Diet during pregnancy in relation to maternal weight gain and birth size

Department of Hygiene and Epidemiology, School of Medicine, University of Athens, Greece.
European Journal of Clinical Nutrition (Impact Factor: 2.95). 02/2004; 58(2):231-7. DOI: 10.1038/sj.ejcn.1601771
Source: PubMed

ABSTRACT Maternal weight gain has been consistently linked to birth weight but, beyond maternal energy intake, no macronutrient has been associated with either of them. We have examined whether maternal energy-adjusted intake of macronutrients is associated with either maternal weight gain or birth-size parameters.
Cohort study.
University hospital in Boston, USA.
A total of 224 pregnant women coming for their first routine prenatal visit. The women were followed through delivery.
None. Pregnant women's dietary intake during the second trimester was ascertained at the 27th week of pregnancy through a food frequency questionnaire.
Intake of neither energy nor any of the energy-generating nutrients was significantly associated with birth size. In contrast, maternal weight gain by the end of the second trimester of pregnancy was significantly associated with energy intake (+0.9 kg/s.d. of intake; P approximately 0.006) as well as energy-adjusted intake of protein (+3.1 kg/s.d. of intake; P<10(-4)), lipids of animal origin (+2.6 kg/s.d. of intake; P<10(-4)) and carbohydrates (-5.2 kg/s.d. of intake; P<10(-4)).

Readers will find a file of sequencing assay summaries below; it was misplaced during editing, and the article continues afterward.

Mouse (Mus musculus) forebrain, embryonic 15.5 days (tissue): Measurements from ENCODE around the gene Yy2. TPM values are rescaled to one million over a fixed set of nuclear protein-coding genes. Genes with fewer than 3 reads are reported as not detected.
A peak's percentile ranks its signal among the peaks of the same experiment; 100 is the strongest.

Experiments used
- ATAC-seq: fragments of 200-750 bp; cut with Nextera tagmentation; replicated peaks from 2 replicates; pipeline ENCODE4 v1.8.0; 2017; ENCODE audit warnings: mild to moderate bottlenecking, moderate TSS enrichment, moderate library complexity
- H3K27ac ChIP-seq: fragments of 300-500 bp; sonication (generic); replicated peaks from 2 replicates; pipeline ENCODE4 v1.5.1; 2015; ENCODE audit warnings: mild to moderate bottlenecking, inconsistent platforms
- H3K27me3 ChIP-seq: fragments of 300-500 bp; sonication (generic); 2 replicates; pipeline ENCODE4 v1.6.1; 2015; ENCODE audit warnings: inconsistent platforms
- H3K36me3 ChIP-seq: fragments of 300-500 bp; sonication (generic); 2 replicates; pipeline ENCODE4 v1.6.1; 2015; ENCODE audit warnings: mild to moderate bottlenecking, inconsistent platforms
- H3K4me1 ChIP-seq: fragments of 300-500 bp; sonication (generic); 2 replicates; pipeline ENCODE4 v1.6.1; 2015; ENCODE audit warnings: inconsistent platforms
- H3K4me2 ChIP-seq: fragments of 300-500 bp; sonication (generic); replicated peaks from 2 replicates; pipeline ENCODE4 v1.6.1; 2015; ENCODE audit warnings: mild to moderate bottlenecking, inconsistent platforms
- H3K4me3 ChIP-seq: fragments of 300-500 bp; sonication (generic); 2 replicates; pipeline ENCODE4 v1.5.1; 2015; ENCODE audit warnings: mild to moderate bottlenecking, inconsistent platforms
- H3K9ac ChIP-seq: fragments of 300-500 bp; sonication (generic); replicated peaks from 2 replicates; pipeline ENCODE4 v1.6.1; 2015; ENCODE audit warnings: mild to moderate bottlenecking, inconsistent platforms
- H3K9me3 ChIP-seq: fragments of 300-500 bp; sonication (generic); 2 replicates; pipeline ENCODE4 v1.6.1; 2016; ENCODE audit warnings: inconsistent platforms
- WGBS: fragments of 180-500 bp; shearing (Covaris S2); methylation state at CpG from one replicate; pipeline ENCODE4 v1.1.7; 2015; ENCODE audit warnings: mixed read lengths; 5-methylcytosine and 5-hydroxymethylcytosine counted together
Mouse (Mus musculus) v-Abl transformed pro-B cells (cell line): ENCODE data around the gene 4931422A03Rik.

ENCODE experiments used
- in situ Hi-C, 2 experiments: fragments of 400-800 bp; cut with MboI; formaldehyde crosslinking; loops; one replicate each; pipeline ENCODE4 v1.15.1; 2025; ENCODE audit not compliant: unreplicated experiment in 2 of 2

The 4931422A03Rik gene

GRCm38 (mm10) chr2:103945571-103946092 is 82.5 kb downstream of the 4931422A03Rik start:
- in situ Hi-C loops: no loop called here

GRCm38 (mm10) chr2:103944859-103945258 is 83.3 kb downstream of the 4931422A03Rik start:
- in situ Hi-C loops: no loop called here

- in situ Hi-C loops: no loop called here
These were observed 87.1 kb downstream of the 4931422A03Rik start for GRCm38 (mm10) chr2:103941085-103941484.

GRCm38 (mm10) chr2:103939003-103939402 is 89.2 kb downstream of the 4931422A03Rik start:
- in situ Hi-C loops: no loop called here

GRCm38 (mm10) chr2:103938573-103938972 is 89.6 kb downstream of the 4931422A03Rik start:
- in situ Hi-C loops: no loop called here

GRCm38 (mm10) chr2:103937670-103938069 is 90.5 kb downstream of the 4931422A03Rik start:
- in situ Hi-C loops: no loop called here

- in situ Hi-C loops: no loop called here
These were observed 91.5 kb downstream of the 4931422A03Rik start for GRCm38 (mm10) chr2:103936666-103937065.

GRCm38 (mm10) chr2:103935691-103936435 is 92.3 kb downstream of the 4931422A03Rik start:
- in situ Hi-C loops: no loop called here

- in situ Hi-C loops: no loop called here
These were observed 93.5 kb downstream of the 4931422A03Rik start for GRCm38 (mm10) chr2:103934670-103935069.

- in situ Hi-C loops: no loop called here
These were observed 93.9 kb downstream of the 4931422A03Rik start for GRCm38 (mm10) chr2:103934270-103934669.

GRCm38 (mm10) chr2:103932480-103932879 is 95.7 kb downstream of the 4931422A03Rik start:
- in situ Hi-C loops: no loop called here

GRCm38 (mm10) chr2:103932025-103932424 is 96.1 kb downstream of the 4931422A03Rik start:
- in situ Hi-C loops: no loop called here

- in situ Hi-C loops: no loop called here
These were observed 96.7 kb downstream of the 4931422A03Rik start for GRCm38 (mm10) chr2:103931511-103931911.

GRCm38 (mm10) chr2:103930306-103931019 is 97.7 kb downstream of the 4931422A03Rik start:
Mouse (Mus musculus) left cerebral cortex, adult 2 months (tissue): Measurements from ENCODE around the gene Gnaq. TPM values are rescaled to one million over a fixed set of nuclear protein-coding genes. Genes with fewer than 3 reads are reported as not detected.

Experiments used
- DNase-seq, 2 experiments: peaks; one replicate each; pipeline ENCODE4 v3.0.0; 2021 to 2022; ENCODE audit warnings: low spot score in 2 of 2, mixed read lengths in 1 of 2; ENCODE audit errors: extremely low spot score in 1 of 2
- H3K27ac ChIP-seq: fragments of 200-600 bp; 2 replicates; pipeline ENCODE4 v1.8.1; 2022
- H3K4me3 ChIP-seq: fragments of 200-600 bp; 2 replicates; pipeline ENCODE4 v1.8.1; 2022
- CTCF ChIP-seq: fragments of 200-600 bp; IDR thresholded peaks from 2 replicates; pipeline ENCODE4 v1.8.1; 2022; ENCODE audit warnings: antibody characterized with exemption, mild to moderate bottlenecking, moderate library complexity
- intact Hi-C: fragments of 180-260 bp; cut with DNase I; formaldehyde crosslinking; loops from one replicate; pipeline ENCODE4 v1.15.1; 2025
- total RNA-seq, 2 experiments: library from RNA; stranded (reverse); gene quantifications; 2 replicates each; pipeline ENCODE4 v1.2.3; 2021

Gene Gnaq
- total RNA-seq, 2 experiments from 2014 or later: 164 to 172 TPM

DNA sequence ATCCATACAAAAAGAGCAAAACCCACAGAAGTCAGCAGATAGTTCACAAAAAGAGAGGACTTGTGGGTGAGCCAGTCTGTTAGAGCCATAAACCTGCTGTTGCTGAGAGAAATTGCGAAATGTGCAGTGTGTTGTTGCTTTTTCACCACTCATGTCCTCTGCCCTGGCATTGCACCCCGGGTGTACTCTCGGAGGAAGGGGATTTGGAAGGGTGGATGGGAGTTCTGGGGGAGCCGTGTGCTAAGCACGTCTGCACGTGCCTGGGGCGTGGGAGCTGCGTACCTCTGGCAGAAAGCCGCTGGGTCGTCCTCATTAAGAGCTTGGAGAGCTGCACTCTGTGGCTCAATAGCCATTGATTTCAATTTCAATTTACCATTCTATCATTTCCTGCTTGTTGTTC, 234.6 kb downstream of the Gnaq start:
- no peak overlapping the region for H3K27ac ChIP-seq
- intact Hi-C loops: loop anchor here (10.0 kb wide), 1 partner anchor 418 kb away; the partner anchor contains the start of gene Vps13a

Although maternal weight gain is strongly associated with birth size, the indicated nutritional associations with weight gain are not reflected in similar associations with birth-size parameters. The pattern is reminiscent of the sequence linking diet to coronary heart disease (CHD) through cholesterol: diet has been conclusively linked to blood cholesterol levels and cholesterol levels are conclusively linked to this disease, even though the association of diet with CHD has been inconclusive and controversial.

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Available from: Rulla M Tamimi, Jun 11, 2014
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    ABSTRACT: To investigate possible associations between maternal diet during pregnancy and fetal growth. Factor analysis was used to explore dietary patterns among pregnant women. The association between maternal dietary patterns and fetal growth (in terms of small for gestational age, SGA) was investigated by logistic regression. Prospective cohort study, including information on 44 612 women in Denmark. Two major dietary patterns were defined: the first pattern was characterized by red and processed meat, high-fat dairy, and the second pattern was characterized by intake of vegetables, fruits, poultry and fish. Women were classified into three classes according to their diet: the first class had high intake of foods of the first dietary pattern, and was classified as 'the Western diet', the second class preferred foods of the second pattern and was classified as the 'Health Conscious'; and the third one had eaten foods of both patterns, and was classified as the 'Intermediate'. The odds ratio of having a small for gestational-age infant (with a birth weight below the 2.5th percentile for gestational age and gender) was 0.74 (95% CI 0.64-0.86) for women in the Health Conscious class compared with women in the Western Diet class. The analyses were adjusted for parity, maternal smoking, age, height, pre-pregnancy weight and father's height. Our results indicated that a diet in pregnancy, based on red and processed meat and high-fat diary, was associated with increased risk for SGA. Further studies are warranted to identify specific macro-, or micronutrients that may be underlying these associations.
    European Journal of Clinical Nutrition 05/2008; 62(4):463-70. DOI:10.1038/sj.ejcn.1602745 · 2.95 Impact Factor
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